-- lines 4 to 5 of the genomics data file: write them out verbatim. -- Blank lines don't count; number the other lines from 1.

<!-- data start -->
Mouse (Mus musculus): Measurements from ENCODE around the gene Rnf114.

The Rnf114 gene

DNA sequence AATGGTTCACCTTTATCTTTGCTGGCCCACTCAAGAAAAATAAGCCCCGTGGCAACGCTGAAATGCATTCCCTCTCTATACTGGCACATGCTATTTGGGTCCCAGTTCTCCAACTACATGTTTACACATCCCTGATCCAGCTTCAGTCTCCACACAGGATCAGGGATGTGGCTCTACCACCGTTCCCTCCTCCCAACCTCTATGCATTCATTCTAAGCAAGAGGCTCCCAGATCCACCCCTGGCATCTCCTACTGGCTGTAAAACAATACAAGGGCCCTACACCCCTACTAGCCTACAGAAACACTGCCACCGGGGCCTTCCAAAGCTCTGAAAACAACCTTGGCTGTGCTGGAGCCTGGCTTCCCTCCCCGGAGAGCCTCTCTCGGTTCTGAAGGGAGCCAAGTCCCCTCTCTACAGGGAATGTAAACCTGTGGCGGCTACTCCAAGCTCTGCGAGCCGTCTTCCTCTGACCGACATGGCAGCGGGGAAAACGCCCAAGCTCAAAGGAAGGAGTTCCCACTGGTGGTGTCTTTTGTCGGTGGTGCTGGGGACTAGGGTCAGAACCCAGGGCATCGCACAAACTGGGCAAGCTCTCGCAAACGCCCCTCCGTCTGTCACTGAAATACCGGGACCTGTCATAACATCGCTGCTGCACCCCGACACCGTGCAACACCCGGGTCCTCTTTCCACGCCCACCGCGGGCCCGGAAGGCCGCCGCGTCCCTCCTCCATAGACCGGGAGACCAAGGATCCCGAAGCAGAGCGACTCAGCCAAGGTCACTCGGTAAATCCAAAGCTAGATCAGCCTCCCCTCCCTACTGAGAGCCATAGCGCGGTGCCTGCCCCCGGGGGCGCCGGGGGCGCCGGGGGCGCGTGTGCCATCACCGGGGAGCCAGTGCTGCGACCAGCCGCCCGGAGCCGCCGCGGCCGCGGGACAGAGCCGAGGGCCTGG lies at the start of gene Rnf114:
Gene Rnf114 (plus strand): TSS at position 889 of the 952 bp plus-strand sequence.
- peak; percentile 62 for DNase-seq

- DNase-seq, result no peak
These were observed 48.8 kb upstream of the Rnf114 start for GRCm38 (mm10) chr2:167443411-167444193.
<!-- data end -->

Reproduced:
Gene Rnf114 (plus strand): TSS at position 889 of the 952 bp plus-strand sequence.
- peak; percentile 62 for DNase-seq